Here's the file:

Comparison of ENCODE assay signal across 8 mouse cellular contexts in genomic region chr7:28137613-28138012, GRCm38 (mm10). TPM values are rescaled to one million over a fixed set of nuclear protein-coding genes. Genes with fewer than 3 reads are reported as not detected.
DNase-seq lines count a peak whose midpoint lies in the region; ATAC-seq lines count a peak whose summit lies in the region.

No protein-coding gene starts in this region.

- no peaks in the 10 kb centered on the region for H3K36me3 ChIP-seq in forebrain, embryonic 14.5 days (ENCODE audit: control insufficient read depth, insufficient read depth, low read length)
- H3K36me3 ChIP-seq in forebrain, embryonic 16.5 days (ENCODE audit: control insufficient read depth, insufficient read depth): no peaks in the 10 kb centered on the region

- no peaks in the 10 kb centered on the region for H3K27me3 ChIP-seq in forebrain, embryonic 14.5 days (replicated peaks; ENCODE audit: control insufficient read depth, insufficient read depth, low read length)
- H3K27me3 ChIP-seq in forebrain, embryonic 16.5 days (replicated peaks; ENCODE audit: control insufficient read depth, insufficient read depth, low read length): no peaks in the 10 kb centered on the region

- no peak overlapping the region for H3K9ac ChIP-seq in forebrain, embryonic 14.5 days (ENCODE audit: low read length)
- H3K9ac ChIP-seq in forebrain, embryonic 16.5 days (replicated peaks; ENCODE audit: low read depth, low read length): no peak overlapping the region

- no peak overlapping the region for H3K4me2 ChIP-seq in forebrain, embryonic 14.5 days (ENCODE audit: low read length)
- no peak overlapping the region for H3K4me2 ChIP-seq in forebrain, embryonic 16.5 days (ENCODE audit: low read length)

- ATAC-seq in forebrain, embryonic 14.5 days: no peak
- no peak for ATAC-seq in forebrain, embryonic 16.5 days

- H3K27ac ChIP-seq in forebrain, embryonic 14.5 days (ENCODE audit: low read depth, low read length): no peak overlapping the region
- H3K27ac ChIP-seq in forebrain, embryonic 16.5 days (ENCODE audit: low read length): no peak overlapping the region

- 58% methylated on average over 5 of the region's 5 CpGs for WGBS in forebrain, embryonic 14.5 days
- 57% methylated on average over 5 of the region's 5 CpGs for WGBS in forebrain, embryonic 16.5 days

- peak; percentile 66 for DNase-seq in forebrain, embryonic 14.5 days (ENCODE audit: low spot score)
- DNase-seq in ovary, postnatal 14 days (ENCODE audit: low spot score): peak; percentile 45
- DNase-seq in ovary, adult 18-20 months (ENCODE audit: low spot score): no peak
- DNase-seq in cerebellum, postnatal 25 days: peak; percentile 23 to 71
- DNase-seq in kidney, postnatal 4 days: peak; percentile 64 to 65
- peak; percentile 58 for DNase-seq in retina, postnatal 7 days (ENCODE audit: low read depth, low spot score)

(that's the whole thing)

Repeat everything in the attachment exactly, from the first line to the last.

Comparison of ENCODE assay signal across 8 mouse cellular contexts in genomic region chr7:28137613-28138012, GRCm38 (mm10). TPM values are rescaled to one million over a fixed set of nuclear protein-coding genes. Genes with fewer than 3 reads are reported as not detected.
DNase-seq lines count a peak whose midpoint lies in the region; ATAC-seq lines count a peak whose summit lies in the region.

No protein-coding gene starts in this region.

- no peaks in the 10 kb centered on the region for H3K36me3 ChIP-seq in forebrain, embryonic 14.5 days (ENCODE audit: control insufficient read depth, insufficient read depth, low read length)
- H3K36me3 ChIP-seq in forebrain, embryonic 16.5 days (ENCODE audit: control insufficient read depth, insufficient read depth): no peaks in the 10 kb centered on the region

- no peaks in the 10 kb centered on the region for H3K27me3 ChIP-seq in forebrain, embryonic 14.5 days (replicated peaks; ENCODE audit: control insufficient read depth, insufficient read depth, low read length)
- H3K27me3 ChIP-seq in forebrain, embryonic 16.5 days (replicated peaks; ENCODE audit: control insufficient read depth, insufficient read depth, low read length): no peaks in the 10 kb centered on the region

- no peak overlapping the region for H3K9ac ChIP-seq in forebrain, embryonic 14.5 days (ENCODE audit: low read length)
- H3K9ac ChIP-seq in forebrain, embryonic 16.5 days (replicated peaks; ENCODE audit: low read depth, low read length): no peak overlapping the region

- no peak overlapping the region for H3K4me2 ChIP-seq in forebrain, embryonic 14.5 days (ENCODE audit: low read length)
- no peak overlapping the region for H3K4me2 ChIP-seq in forebrain, embryonic 16.5 days (ENCODE audit: low read length)

- ATAC-seq in forebrain, embryonic 14.5 days: no peak
- no peak for ATAC-seq in forebrain, embryonic 16.5 days

- H3K27ac ChIP-seq in forebrain, embryonic 14.5 days (ENCODE audit: low read depth, low read length): no peak overlapping the region
- H3K27ac ChIP-seq in forebrain, embryonic 16.5 days (ENCODE audit: low read length): no peak overlapping the region

- 58% methylated on average over 5 of the region's 5 CpGs for WGBS in forebrain, embryonic 14.5 days
- 57% methylated on average over 5 of the region's 5 CpGs for WGBS in forebrain, embryonic 16.5 days

- peak; percentile 66 for DNase-seq in forebrain, embryonic 14.5 days (ENCODE audit: low spot score)
- DNase-seq in ovary, postnatal 14 days (ENCODE audit: low spot score): peak; percentile 45
- DNase-seq in ovary, adult 18-20 months (ENCODE audit: low spot score): no peak
- DNase-seq in cerebellum, postnatal 25 days: peak; percentile 23 to 71
- DNase-seq in kidney, postnatal 4 days: peak; percentile 64 to 65
- peak; percentile 58 for DNase-seq in retina, postnatal 7 days (ENCODE audit: low read depth, low spot score)